The author puts this book in the best possible context by referring to the magisterial and paradoxical Dr. Schumpeter. A figure in a rare class with John Maynard Keynes, Friedrich von Hayek, and Alfred Marshall, the work of Joseph Schumpeter is equalled only in monumental significance by his personal trials and tribulations. The work is divided into two volumes - the first covering his career in Europe and the second his life and achievements in America.
Walt Rostow, in his Foreword, sums up Robert Loring Allen's achievement in biography and intellectual history thus: In dealing with Schumpeter's life, Allen exhibits a rare consciousness of the extraordinary complexity and only limited penetrability of the human personality Schumpeter's closely interwoven personal and professional life unfolds, Allen develops without dogmatism a pattern of linkages for the reader to contemplate. In a splendid final passage, he provides a memorable summation.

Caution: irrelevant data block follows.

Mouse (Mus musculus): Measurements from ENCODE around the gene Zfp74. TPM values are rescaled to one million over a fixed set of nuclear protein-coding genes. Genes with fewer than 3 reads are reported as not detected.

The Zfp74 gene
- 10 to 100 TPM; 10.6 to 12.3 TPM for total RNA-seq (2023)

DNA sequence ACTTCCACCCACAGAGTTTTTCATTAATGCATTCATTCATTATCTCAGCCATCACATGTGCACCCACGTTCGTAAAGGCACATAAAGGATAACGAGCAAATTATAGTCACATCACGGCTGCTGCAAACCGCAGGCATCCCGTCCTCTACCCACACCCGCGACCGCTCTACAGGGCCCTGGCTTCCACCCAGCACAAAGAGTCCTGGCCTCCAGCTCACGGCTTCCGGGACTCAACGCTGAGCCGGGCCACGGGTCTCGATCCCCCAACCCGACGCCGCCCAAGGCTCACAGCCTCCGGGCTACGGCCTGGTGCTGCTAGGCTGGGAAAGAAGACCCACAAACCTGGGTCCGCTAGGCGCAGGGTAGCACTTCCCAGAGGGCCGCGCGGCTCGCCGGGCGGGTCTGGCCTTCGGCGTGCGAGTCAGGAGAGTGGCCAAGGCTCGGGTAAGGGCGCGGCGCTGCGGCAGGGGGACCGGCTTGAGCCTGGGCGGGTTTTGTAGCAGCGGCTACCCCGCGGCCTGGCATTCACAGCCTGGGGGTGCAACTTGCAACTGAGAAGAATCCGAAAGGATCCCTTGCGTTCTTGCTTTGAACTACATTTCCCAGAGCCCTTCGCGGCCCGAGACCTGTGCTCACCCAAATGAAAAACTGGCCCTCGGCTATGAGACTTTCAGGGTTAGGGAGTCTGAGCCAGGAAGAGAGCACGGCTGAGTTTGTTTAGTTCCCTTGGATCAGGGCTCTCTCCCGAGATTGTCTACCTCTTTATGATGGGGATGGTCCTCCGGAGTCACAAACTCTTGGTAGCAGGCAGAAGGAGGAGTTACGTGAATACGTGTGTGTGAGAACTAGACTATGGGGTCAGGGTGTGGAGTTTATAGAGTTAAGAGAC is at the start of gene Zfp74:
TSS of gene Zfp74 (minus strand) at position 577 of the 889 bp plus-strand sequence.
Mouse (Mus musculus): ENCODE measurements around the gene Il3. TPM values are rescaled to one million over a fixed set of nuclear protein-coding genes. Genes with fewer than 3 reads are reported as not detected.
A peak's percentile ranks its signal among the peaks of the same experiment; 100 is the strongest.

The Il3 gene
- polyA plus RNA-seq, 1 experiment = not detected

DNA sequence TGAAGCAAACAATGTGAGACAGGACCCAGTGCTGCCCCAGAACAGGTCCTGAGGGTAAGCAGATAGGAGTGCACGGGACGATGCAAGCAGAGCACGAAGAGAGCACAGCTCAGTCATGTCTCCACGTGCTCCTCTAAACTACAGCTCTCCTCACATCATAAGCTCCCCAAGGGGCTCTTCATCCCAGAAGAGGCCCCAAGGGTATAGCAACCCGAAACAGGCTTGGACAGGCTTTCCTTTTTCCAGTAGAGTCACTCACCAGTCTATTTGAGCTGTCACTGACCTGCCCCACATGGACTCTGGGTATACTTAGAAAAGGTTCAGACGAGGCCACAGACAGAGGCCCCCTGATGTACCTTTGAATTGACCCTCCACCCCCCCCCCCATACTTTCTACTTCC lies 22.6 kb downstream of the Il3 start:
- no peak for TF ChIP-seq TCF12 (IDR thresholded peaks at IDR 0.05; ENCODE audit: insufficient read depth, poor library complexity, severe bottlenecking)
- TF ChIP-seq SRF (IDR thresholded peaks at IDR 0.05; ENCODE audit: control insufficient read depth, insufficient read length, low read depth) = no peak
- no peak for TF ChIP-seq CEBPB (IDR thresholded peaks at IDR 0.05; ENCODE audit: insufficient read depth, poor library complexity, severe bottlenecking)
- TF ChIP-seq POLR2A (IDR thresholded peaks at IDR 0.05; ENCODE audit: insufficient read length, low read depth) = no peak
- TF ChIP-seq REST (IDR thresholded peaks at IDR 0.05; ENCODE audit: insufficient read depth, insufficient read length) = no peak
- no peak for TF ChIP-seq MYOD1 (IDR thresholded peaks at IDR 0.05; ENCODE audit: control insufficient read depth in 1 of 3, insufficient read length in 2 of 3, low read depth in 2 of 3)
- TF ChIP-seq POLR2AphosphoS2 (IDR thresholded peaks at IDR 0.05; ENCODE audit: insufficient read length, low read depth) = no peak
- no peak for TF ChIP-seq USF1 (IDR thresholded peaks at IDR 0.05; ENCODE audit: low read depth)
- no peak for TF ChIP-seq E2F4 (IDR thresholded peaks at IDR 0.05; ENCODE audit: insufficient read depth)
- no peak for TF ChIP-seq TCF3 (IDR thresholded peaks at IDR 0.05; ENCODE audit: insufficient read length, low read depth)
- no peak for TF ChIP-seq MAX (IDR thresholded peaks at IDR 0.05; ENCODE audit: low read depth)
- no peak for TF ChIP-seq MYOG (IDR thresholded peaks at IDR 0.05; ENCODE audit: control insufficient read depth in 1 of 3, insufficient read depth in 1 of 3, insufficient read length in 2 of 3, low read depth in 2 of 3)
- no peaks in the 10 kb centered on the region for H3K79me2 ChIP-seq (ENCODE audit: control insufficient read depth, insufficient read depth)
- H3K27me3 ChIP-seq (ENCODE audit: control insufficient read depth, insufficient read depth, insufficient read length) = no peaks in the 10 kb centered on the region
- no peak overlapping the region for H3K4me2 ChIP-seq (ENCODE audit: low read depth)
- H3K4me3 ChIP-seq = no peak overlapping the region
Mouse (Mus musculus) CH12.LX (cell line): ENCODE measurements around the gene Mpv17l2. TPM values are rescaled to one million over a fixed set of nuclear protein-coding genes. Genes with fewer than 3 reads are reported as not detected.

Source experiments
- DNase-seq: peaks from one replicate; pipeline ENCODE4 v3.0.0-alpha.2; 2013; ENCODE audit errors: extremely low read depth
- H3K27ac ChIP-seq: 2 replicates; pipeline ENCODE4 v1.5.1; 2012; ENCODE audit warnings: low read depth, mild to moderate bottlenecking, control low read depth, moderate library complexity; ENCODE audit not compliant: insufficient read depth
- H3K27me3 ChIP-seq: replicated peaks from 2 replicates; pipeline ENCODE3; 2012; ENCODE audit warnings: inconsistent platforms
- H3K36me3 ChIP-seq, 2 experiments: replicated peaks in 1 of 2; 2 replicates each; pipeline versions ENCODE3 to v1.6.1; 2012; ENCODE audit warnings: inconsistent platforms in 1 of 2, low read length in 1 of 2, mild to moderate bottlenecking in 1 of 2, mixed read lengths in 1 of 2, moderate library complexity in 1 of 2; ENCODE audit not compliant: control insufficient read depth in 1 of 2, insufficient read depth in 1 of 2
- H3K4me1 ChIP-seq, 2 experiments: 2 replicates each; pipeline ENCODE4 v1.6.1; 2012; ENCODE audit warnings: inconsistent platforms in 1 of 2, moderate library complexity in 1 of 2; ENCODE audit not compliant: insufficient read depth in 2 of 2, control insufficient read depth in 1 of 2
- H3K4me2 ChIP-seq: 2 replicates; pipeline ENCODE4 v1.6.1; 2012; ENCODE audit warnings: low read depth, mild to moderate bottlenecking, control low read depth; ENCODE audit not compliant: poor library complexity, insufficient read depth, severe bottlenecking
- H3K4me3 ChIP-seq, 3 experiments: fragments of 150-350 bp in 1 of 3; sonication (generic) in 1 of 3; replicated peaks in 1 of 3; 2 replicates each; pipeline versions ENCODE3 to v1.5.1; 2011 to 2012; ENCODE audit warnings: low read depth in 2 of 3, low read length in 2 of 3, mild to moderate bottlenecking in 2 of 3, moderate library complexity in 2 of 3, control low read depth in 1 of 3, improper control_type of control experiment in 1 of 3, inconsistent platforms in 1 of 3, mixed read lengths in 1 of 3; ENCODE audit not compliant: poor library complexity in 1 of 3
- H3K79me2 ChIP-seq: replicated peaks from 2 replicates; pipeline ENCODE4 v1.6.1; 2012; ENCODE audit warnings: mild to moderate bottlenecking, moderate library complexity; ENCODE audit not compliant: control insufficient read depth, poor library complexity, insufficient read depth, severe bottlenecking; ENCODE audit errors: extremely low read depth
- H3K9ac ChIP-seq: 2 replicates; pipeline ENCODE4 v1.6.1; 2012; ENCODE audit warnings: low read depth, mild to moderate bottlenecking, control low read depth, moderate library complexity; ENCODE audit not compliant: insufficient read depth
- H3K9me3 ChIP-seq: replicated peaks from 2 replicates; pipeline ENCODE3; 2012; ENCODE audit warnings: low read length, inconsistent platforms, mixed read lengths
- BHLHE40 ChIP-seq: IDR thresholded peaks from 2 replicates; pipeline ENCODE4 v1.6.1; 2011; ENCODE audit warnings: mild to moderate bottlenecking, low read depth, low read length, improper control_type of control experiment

What makes this enormous effort so successful is the linkage of the personal and the professional, the biographical with the intellectual. Indeed, it is Schumpeter's single-minded determination to explain within a single, formal theory, the dynamics of capitalism that bridges the gap in space, time, and personality. To his books The Theory of Economic Development, and Capitalism, Socialism and Democracy, both published by Transaction, is now added the specific contexts in which these and his other works were written.
The author of this biography, like the subject himself, is a masterful student of the craft of economics, and its place within the larger social science contexts that Schumpeter worked. In this work, we are introduced into the main current of European and American social science alike. The title of the book, Opening Doors, derives from Schumpeter's life long aim to appeal to inquiring minds to move through such doors in an effort to create the social science of the future. In this, the volume succeeds admirably.